A new report from the University of Minnesota’s Humphrey School of Public Affairs offers recommendations on how communities and employers can address the state’s workforce needs in response to high retirement rates and fewer new workers.

The school's Courageous Conversations Project conducted public forums in communities across the state over the past two years, exploring the challenges of Minnesota's aging workforce. The resulting report from the citizens council overseeing the project recommends:

  • offering more flexible employment options for older workers (part time, job sharing, working from home);

  • providing more job training and retraining;

  • improving communication with older workers to respond to their priorities more effectively;

  • refining hiring practices to more effectively recruit older workers;

  • identifying jobs that are a good fit for their skills and lifestyles;

  • acknowledging regional differences in the workforce needs.

The final report and recommendations were discussed at a public forum Sept. 23 at the Humphrey School, featuring New York Times columnist Tom Friedman. Friedman traveled to towns in Minnesota and around the country to explore why some are prospering, while others are losing population and jobs.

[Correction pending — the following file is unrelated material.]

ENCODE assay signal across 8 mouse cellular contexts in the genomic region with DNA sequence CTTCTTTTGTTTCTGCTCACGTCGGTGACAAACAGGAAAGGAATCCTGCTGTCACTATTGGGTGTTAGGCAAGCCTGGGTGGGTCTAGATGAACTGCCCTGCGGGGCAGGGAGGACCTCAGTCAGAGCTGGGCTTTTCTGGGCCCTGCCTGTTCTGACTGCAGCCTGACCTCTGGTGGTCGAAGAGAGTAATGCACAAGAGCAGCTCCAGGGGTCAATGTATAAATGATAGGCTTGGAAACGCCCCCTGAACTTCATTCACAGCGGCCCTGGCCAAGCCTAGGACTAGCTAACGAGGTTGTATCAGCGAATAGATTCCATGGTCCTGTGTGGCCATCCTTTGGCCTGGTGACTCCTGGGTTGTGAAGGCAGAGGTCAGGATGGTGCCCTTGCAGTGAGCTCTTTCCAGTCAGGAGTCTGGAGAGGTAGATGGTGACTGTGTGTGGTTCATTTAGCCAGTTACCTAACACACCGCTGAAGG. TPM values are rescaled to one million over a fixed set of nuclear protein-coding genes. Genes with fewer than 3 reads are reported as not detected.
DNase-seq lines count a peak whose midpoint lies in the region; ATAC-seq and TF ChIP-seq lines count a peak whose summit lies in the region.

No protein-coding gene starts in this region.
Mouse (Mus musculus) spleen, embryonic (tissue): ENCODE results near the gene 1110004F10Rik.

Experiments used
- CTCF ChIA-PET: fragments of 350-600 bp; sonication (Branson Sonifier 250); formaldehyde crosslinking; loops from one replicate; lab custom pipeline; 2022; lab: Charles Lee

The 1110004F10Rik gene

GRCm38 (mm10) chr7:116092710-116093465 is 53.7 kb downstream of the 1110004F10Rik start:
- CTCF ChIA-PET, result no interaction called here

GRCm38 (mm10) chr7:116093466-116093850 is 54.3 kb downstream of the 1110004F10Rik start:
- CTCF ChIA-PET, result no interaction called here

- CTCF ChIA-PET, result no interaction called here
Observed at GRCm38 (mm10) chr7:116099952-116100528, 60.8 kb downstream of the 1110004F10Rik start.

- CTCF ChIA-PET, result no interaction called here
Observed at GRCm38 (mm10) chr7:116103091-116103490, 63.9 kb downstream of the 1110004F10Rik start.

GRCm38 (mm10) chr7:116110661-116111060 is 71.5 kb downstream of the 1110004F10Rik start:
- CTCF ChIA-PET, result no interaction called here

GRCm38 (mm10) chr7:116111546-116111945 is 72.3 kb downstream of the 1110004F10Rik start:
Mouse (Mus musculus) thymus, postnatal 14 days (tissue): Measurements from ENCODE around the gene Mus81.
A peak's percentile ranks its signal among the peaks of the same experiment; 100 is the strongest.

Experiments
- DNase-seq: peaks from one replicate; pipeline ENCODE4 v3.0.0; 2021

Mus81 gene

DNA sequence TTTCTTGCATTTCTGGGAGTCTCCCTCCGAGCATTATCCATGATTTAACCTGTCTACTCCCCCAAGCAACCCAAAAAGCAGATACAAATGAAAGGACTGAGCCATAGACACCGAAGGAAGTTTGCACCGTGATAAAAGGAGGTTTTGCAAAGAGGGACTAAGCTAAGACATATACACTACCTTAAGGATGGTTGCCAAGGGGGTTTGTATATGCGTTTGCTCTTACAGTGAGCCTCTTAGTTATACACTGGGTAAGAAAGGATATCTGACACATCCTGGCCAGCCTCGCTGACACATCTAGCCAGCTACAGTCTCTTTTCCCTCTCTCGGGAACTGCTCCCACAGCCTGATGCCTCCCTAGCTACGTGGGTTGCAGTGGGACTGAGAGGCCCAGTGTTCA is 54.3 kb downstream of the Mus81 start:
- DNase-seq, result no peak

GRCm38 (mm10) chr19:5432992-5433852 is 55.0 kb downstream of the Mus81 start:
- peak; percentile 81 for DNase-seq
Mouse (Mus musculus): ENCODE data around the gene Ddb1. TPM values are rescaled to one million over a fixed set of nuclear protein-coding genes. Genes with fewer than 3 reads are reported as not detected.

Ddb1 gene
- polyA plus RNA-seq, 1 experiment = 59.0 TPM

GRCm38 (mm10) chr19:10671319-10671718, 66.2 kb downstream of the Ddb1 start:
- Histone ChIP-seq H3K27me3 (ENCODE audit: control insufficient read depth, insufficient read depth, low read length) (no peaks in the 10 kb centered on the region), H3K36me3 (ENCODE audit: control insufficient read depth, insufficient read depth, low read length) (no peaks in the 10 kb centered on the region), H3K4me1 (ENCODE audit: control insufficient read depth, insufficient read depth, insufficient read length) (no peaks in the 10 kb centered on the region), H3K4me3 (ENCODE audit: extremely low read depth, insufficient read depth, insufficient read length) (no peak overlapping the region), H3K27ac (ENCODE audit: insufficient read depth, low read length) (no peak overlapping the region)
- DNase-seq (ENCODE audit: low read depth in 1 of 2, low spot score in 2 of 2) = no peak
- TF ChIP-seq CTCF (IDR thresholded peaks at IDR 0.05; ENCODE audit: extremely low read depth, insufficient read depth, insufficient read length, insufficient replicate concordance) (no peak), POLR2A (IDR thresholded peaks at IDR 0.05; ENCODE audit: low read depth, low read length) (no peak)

Many baby boomers are staying on the job longer and delaying retirement, but may also want to cut back from a full-time work schedule so they can help with family obligations or volunteer in their communities. “It’s time for a shift in the narrative around older adults,” the report says, “particularly related to paid employment and engagement in the workforce.”

The public forums in Austin, Chisholm, Marshall, Minneapolis and Thief River Falls featured business and community leaders in each location, and were moderated by Gary Eichten, retired MPR News host.

These conversations reinforced the economic diversity of Minnesota’s urban and rural areas, and made clear there is no “one-size-fits-all” solution to the challenges of the aging workforce. Businesses and communities must work together to develop flexible strategies attuned to each region’s economy and demographics, the report concludes.